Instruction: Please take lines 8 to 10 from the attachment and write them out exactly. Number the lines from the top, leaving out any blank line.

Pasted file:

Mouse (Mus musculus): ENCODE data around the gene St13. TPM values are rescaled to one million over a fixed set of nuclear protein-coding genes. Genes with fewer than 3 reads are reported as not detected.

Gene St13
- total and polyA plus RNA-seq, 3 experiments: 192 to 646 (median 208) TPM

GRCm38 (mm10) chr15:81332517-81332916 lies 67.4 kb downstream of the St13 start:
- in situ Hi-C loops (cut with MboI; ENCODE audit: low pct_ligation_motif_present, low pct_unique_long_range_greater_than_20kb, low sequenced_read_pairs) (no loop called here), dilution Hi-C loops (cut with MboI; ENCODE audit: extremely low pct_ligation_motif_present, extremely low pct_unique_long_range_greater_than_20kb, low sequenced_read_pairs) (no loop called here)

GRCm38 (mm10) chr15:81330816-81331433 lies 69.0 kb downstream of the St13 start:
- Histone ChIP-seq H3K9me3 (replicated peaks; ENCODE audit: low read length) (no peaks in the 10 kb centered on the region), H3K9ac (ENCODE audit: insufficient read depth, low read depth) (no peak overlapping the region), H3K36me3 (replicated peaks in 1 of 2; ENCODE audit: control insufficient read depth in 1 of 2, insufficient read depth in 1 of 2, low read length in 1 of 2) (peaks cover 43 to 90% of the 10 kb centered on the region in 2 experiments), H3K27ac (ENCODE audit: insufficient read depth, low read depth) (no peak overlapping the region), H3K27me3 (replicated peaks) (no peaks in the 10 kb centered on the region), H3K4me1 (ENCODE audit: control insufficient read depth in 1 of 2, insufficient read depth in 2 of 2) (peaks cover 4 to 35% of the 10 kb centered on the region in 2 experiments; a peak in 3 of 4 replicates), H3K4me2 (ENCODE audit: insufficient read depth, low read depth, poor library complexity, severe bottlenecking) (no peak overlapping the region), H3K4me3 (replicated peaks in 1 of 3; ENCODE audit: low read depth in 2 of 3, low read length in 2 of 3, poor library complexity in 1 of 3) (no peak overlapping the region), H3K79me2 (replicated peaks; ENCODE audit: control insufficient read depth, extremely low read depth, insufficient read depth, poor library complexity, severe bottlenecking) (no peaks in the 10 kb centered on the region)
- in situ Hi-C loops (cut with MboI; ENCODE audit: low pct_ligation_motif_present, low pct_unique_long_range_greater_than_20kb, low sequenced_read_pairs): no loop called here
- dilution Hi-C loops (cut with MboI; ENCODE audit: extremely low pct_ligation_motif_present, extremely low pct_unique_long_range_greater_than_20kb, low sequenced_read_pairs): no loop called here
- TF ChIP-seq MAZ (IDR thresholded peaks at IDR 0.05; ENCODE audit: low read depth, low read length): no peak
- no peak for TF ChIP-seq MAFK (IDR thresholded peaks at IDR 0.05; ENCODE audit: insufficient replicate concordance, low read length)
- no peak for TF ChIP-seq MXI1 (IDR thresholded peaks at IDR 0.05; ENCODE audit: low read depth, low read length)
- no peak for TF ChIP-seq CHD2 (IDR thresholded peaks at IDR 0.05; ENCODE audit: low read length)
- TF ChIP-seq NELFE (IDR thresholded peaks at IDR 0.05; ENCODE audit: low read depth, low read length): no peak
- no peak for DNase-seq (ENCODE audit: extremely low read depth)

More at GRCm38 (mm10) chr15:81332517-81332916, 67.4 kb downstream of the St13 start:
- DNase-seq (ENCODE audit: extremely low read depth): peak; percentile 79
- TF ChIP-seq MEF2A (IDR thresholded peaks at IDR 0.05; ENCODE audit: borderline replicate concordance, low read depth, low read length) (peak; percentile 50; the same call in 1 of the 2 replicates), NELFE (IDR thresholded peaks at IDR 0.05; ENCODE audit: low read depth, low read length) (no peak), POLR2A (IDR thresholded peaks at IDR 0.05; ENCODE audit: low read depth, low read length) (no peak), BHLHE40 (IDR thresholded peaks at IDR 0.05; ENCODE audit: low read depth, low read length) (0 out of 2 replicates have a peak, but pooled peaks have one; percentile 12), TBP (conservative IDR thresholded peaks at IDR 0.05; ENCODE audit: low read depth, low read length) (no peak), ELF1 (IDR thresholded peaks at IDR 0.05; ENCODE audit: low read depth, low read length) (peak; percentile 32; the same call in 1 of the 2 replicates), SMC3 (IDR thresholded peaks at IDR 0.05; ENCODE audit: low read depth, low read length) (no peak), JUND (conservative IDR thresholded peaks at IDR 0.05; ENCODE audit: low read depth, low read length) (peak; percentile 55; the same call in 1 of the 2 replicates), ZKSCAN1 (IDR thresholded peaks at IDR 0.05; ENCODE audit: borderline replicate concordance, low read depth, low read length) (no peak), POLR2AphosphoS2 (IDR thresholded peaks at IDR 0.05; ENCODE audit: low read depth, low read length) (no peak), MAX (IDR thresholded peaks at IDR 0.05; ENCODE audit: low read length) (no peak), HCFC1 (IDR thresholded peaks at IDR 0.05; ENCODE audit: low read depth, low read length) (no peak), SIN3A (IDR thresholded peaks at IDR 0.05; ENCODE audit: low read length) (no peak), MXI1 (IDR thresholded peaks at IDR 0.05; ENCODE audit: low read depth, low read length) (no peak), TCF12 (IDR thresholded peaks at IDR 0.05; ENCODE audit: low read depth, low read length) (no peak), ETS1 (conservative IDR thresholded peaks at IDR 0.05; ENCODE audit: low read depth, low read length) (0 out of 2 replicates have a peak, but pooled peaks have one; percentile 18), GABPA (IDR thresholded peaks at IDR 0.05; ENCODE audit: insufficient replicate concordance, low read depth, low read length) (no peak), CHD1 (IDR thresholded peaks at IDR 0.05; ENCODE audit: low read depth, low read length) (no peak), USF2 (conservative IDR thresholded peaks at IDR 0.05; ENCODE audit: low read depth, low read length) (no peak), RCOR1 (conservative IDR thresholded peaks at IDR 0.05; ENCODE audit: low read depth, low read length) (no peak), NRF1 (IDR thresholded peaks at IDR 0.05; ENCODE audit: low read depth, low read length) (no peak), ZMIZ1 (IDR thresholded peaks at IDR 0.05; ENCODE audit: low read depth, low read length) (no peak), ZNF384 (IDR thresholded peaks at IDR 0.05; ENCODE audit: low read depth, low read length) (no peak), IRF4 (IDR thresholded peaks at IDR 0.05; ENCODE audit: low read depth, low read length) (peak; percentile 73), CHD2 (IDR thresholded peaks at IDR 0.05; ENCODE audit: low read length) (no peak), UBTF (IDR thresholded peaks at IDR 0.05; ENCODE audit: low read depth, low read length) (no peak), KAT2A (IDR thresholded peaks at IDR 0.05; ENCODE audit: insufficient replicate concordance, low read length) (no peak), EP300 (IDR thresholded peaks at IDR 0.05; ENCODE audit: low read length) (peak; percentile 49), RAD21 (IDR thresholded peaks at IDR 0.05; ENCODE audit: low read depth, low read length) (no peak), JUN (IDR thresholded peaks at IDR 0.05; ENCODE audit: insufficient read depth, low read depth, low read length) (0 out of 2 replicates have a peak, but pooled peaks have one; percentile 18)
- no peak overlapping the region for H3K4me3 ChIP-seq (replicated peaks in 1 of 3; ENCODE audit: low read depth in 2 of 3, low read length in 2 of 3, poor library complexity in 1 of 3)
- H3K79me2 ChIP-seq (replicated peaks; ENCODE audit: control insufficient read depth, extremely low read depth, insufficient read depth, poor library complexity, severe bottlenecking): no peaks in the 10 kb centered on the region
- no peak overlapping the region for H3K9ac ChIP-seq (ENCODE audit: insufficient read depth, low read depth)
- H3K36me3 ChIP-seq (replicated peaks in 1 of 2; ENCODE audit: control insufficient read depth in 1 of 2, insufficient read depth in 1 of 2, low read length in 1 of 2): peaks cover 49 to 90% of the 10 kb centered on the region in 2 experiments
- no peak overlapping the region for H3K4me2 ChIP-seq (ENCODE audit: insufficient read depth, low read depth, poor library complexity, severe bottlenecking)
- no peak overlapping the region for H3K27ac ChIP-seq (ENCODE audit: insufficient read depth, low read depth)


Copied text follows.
- in situ Hi-C loops (cut with MboI; ENCODE audit: low pct_ligation_motif_present, low pct_unique_long_range_greater_than_20kb, low sequenced_read_pairs): no loop called here
- dilution Hi-C loops (cut with MboI; ENCODE audit: extremely low pct_ligation_motif_present, extremely low pct_unique_long_range_greater_than_20kb, low sequenced_read_pairs): no loop called here
- TF ChIP-seq MAZ (IDR thresholded peaks at IDR 0.05; ENCODE audit: low read depth, low read length): no peak